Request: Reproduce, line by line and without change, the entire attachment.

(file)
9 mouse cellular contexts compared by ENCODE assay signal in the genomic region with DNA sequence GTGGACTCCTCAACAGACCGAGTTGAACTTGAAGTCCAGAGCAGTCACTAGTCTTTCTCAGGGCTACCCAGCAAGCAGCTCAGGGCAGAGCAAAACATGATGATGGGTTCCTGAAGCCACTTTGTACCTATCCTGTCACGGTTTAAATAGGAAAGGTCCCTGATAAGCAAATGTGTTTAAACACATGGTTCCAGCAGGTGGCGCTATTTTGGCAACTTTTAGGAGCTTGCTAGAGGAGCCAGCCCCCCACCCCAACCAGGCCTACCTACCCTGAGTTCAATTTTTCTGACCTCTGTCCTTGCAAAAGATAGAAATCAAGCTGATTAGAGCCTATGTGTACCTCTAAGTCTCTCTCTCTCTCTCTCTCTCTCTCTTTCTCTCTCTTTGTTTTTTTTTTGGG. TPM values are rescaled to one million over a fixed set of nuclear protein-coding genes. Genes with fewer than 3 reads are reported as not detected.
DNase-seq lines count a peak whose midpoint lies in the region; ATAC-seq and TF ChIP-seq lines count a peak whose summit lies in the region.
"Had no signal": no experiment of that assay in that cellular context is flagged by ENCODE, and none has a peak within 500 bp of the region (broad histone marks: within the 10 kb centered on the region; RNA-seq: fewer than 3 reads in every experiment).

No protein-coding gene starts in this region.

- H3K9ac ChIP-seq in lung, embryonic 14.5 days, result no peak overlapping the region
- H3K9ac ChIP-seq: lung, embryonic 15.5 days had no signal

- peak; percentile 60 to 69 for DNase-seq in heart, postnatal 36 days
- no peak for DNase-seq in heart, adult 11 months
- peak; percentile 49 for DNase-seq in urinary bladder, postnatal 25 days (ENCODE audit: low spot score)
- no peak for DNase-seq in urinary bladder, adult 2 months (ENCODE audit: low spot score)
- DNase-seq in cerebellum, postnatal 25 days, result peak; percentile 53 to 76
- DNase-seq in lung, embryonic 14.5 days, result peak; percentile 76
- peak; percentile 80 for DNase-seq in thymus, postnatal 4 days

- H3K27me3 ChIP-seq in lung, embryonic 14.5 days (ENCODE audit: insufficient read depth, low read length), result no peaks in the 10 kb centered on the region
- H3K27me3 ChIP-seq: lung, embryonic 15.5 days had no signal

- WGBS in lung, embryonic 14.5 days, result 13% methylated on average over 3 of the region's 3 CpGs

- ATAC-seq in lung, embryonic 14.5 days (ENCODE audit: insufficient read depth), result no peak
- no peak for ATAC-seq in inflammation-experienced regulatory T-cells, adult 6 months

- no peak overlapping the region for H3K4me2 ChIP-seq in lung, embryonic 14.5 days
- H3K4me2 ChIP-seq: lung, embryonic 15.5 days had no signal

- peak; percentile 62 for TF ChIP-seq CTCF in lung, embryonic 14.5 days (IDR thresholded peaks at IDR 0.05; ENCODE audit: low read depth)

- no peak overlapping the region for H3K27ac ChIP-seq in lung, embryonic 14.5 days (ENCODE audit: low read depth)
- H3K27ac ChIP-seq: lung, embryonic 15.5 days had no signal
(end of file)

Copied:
9 mouse cellular contexts compared by ENCODE assay signal in the genomic region with DNA sequence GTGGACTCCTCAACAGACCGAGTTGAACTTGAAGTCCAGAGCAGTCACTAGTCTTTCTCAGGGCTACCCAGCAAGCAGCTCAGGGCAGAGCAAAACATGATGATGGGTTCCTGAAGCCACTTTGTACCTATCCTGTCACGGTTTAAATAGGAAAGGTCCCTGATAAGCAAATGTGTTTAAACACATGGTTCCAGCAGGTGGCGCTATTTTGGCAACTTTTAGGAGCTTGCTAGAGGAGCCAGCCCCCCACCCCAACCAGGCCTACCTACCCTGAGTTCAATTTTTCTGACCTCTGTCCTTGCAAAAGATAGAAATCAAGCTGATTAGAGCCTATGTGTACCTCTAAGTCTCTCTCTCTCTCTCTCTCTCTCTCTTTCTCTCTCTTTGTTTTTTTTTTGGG. TPM values are rescaled to one million over a fixed set of nuclear protein-coding genes. Genes with fewer than 3 reads are reported as not detected.
DNase-seq lines count a peak whose midpoint lies in the region; ATAC-seq and TF ChIP-seq lines count a peak whose summit lies in the region.
"Had no signal": no experiment of that assay in that cellular context is flagged by ENCODE, and none has a peak within 500 bp of the region (broad histone marks: within the 10 kb centered on the region; RNA-seq: fewer than 3 reads in every experiment).

No protein-coding gene starts in this region.

- H3K9ac ChIP-seq in lung, embryonic 14.5 days, result no peak overlapping the region
- H3K9ac ChIP-seq: lung, embryonic 15.5 days had no signal

- peak; percentile 60 to 69 for DNase-seq in heart, postnatal 36 days
- no peak for DNase-seq in heart, adult 11 months
- peak; percentile 49 for DNase-seq in urinary bladder, postnatal 25 days (ENCODE audit: low spot score)
- no peak for DNase-seq in urinary bladder, adult 2 months (ENCODE audit: low spot score)
- DNase-seq in cerebellum, postnatal 25 days, result peak; percentile 53 to 76
- DNase-seq in lung, embryonic 14.5 days, result peak; percentile 76
- peak; percentile 80 for DNase-seq in thymus, postnatal 4 days

- H3K27me3 ChIP-seq in lung, embryonic 14.5 days (ENCODE audit: insufficient read depth, low read length), result no peaks in the 10 kb centered on the region
- H3K27me3 ChIP-seq: lung, embryonic 15.5 days had no signal

- WGBS in lung, embryonic 14.5 days, result 13% methylated on average over 3 of the region's 3 CpGs

- ATAC-seq in lung, embryonic 14.5 days (ENCODE audit: insufficient read depth), result no peak
- no peak for ATAC-seq in inflammation-experienced regulatory T-cells, adult 6 months

- no peak overlapping the region for H3K4me2 ChIP-seq in lung, embryonic 14.5 days
- H3K4me2 ChIP-seq: lung, embryonic 15.5 days had no signal

- peak; percentile 62 for TF ChIP-seq CTCF in lung, embryonic 14.5 days (IDR thresholded peaks at IDR 0.05; ENCODE audit: low read depth)

- no peak overlapping the region for H3K27ac ChIP-seq in lung, embryonic 14.5 days (ENCODE audit: low read depth)
- H3K27ac ChIP-seq: lung, embryonic 15.5 days had no signal